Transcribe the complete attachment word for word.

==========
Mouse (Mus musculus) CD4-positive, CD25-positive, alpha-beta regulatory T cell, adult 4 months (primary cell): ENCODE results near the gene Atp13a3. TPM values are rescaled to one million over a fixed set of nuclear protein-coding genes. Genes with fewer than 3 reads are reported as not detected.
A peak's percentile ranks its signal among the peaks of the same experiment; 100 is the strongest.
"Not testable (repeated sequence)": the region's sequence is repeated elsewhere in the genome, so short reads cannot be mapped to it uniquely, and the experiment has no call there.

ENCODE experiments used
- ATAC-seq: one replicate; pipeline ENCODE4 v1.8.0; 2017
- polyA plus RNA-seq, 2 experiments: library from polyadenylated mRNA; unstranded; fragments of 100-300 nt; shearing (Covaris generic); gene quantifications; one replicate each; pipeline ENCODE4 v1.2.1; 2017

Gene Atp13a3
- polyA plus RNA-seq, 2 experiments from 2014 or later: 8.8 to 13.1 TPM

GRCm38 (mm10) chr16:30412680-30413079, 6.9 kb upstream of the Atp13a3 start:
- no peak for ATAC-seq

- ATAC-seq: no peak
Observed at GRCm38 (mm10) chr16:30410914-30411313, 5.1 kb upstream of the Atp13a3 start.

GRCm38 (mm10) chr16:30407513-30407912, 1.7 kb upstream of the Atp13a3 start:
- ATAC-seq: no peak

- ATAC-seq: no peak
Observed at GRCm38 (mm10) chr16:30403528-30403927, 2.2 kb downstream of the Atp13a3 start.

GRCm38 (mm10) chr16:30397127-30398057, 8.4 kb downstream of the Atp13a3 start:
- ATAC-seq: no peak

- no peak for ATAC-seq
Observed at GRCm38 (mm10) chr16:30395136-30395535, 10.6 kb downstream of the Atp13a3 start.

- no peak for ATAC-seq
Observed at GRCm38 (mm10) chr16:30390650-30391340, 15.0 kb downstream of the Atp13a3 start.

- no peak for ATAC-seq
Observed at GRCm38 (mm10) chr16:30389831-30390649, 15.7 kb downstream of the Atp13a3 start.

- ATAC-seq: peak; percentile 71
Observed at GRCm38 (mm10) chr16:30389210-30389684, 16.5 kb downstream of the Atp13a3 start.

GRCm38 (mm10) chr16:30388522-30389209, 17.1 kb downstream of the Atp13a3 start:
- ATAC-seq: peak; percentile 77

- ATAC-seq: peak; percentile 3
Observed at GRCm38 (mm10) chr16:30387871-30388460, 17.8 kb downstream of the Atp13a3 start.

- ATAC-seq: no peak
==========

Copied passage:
Mouse (Mus musculus) CD4-positive, CD25-positive, alpha-beta regulatory T cell, adult 4 months (primary cell): ENCODE results near the gene Atp13a3. TPM values are rescaled to one million over a fixed set of nuclear protein-coding genes. Genes with fewer than 3 reads are reported as not detected.
A peak's percentile ranks its signal among the peaks of the same experiment; 100 is the strongest.
"Not testable (repeated sequence)": the region's sequence is repeated elsewhere in the genome, so short reads cannot be mapped to it uniquely, and the experiment has no call there.

ENCODE experiments used
- ATAC-seq: one replicate; pipeline ENCODE4 v1.8.0; 2017
- polyA plus RNA-seq, 2 experiments: library from polyadenylated mRNA; unstranded; fragments of 100-300 nt; shearing (Covaris generic); gene quantifications; one replicate each; pipeline ENCODE4 v1.2.1; 2017

Gene Atp13a3
- polyA plus RNA-seq, 2 experiments from 2014 or later: 8.8 to 13.1 TPM

GRCm38 (mm10) chr16:30412680-30413079, 6.9 kb upstream of the Atp13a3 start:
- no peak for ATAC-seq

- ATAC-seq: no peak
Observed at GRCm38 (mm10) chr16:30410914-30411313, 5.1 kb upstream of the Atp13a3 start.

GRCm38 (mm10) chr16:30407513-30407912, 1.7 kb upstream of the Atp13a3 start:
- ATAC-seq: no peak

- ATAC-seq: no peak
Observed at GRCm38 (mm10) chr16:30403528-30403927, 2.2 kb downstream of the Atp13a3 start.

GRCm38 (mm10) chr16:30397127-30398057, 8.4 kb downstream of the Atp13a3 start:
- ATAC-seq: no peak

- no peak for ATAC-seq
Observed at GRCm38 (mm10) chr16:30395136-30395535, 10.6 kb downstream of the Atp13a3 start.

- no peak for ATAC-seq
Observed at GRCm38 (mm10) chr16:30390650-30391340, 15.0 kb downstream of the Atp13a3 start.

- no peak for ATAC-seq
Observed at GRCm38 (mm10) chr16:30389831-30390649, 15.7 kb downstream of the Atp13a3 start.

- ATAC-seq: peak; percentile 71
Observed at GRCm38 (mm10) chr16:30389210-30389684, 16.5 kb downstream of the Atp13a3 start.

GRCm38 (mm10) chr16:30388522-30389209, 17.1 kb downstream of the Atp13a3 start:
- ATAC-seq: peak; percentile 77

- ATAC-seq: peak; percentile 3
Observed at GRCm38 (mm10) chr16:30387871-30388460, 17.8 kb downstream of the Atp13a3 start.

- ATAC-seq: no peak